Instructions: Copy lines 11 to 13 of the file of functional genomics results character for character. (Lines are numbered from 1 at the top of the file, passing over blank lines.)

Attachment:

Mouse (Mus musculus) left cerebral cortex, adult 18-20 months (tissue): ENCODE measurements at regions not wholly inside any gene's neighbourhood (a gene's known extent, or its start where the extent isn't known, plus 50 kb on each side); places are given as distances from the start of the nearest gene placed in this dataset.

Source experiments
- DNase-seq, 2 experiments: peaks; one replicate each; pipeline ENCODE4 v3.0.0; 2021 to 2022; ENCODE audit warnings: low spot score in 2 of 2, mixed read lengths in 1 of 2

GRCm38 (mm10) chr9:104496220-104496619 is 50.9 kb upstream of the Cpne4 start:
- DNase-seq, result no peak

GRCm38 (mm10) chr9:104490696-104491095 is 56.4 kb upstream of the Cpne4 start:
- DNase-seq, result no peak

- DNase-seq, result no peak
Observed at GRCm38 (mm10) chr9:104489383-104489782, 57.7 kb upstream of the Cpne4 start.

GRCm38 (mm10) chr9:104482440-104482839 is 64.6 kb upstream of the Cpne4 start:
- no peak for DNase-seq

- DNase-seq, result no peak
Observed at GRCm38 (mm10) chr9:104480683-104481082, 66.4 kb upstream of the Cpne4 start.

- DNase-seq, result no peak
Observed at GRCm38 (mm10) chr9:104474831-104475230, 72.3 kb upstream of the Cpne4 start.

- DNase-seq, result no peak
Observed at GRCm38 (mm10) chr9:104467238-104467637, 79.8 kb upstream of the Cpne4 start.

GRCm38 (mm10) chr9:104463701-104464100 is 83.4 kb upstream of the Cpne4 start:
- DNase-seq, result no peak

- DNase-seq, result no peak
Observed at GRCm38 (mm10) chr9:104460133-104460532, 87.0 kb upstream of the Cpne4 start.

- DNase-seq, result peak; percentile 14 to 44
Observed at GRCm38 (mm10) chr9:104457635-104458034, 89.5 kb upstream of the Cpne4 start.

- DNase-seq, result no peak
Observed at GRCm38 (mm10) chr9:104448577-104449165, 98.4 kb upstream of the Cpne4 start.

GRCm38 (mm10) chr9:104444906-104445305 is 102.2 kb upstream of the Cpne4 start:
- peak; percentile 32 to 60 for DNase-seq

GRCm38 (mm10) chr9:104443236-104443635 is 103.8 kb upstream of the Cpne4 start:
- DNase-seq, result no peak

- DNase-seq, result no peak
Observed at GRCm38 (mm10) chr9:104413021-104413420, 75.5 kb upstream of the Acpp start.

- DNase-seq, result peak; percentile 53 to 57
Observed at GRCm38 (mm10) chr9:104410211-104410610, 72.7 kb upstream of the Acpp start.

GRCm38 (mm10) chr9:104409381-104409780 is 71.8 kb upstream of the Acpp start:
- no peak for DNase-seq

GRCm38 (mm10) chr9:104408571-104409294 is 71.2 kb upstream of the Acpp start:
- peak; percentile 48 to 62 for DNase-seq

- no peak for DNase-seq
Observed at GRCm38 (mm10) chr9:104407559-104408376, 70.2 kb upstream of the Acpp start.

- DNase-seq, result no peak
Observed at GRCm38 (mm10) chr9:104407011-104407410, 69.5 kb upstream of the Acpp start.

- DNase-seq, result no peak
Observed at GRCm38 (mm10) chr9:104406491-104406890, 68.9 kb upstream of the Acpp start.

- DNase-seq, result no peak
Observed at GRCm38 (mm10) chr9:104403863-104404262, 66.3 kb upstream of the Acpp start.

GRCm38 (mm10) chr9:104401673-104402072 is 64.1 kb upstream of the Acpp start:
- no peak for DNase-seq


- no peak for DNase-seq

- DNase-seq, result no peak
Observed at GRCm38 (mm10) chr9:104480683-104481082, 66.4 kb upstream of the Cpne4 start.